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Fun With Very Random 2017 Cubs Offensive Leaders and Laggards

Analysis and Commentary

There’s no real harmonizing principle to this post, other than I poked around the Cubs’ team stats at FanGraphs for a bit this afternoon and noticed a bunch of interesting, random, statistical potpourri.


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Among them …

  • Ian Happ’s .261 ISO was the highest mark on the Cubs, just ahead of Kyle Schwarber’s .256. What’s crazy about that is, before 2017, Happ never posted an ISO higher than the .208 he put up in 2015 at short-season Low-A. Then his improved swing took over, and he put up a silly .317 ISO at AAA to start the year before getting the call to MLB.
  • It may surprise you to learn, though, that Happ’s 25.3% HR/FB ratio (holy crap) was not the highest on the Cubs. And it wasn’t Schwarber, either (24.0%). It was actually Willson Contreras, at a whopping 25.9%. In the Juiced Ball Era, the league average HR/FB ratio has spiked from around 10% all the way up to 13.7% last year, but still, Contreras is an outlier – his 25.9% was 12th highest in baseball in 2017. For Contreras, the added power on fly balls showed up in 2016 at AAA (he was not hitting homers at a prodigious rate in his breakout 2015 season at AA) and has stuck around for two years. That’ll happen when you hit the snot out of the ball – although Contreras still has a lofty groundball rate (53.3% this year), his 35.5% hard contact rate is well above the 31.8% league average.
  • Ah, but Contreras’s 35.5% hard contact rate was not tops on the Cubs. If the sample were limited to their brief time with the Cubs, it was actually the two guys playing *behind* Contreras who led the team in hard contact; Alex Avila posted a 43.4% hard contact rate, and Rene Rivera was at 44.8%. Among the more regular crew, though, the honor goes to Kyle Schwarber, at 36.4%.

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  • The Cubs’ BABIP leader was Jon Jay at .368. Dude has always had a super high BABIP for his career, and the fact that he sprays liners consistently probably has a lot to do with it. His 29.0% line drive rate was tops on the full-season Cubs by a country mile – Addison Russell was second at 23.0%! In fact, Jay’s 29.0% line drive rate led ALL of baseball by more than a full percentage point over Daniel Murphy.
  • Bonus but-haha-get-this fun fact: Jay’s 2.9% HR/FB ratio (yes, that’s a real number) was second lowest in all of baseball, behind only Dee Gordon at 1.9%. Moreover, Jay’s 23.9% fly ball rate was 7th lowest in baseball. I would call that a case of “know thyself” in action.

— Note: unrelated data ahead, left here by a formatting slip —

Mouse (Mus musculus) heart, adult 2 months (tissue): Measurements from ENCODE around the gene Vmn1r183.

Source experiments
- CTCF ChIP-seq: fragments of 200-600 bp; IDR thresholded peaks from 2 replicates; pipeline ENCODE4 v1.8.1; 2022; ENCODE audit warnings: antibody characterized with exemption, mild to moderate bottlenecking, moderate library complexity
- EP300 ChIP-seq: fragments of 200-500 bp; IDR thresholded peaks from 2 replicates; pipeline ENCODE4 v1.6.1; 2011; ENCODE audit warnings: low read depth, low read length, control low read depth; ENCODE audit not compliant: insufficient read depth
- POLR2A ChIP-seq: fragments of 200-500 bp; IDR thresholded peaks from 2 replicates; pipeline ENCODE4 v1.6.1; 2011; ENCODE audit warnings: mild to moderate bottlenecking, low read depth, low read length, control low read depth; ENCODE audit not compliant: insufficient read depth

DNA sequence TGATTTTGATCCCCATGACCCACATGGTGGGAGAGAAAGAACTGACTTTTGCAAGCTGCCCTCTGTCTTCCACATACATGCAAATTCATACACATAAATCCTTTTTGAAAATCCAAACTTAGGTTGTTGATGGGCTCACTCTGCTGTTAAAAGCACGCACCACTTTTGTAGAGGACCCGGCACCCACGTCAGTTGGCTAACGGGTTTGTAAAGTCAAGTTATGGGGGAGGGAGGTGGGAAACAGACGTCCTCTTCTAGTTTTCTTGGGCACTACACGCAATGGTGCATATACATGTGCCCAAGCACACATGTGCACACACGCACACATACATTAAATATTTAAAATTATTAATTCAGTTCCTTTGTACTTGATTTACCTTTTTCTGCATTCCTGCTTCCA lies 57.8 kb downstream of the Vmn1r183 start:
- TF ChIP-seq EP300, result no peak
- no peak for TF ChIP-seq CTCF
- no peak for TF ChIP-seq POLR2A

• (The opposite of that? Free agent Eric Hosmer, who, despite having a HR/FB ratio well over 20% each of the past two seasons has a fly ball rate in the bottom 13 in the league both years. Hit more fly balls, dude.)

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  • Switching gears from hard-hit balls in the air to soft-hit balls on the ground, I bet you could guess who led the Cubs in infield hits – it was Kris Bryant, who 19 were tied with Hosmer for the 24th most in baseball. Notably, though, not a single batter ahead of Bryant had a lower groundball rate than his 37.7%. So it’s not like he was racking up infield hits because he was pounding it into the ground – he simply has a great combination of power and speed, yielding deep defensive infields, who can’t throw him out when he hits a dribbler.
  • The Cubs’ soft contact leader? Arg, you guessed it: Jason Heyward, at 25.8%, the fifth highest mark in baseball.
  • Heyward was not the Cubs’ most pull-oriented hitter, though (he was second); that title belonged to Ben Zobrist, who pulled the ball 49.9% of the time, and it obviously didn’t much help him this year. That pull rate was 11th in baseball, and in isolation is not necessarily a bad thing, since several of the guys ahead of him had fine offensive years.
  • Your stolen base leader on the Cubs? Well, it was a tie at 10 between a guy you might expect (Javy Baez) and a guy you might not (Anthony Rizzo). Rizzo stole just 3 bases last year because teams stopped sleeping on him after he swiped 17 in 2015, but they must have started sleeping on him a bit again this year.

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(Photo by Jon Durr/Getty Images)
  • The best BB/K ratio? You probably think it’s Anthony Rizzo, and you’re kinda right, at 1.01. But if you count bench guys, it’s actually Tommy La Stella, at 1.11. Worst among the regulars was Javy Baez, at just 0.21 walks per strikeout.
  • Relatedly, Javy Baez lead the Cubs in swinging at pitches outside of the strike zone (45.1%) and overall swing rate 56.2%. And frighteningly, no one on the full-season Cubs had a worst contact rate than Baez’s 65.8%. Taken together, it led to a team-worst 19.2% swinging strike rate, which avoided being worst in baseball only thanks to Joey Gallo and his 19.3% mark. There were only five players in baseball at 17% or higher.

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Brett Taylor

Brett Taylor is the Editor and Lead Writer at Bleacher Nation, and you can find him on Twitter at @BleacherNation.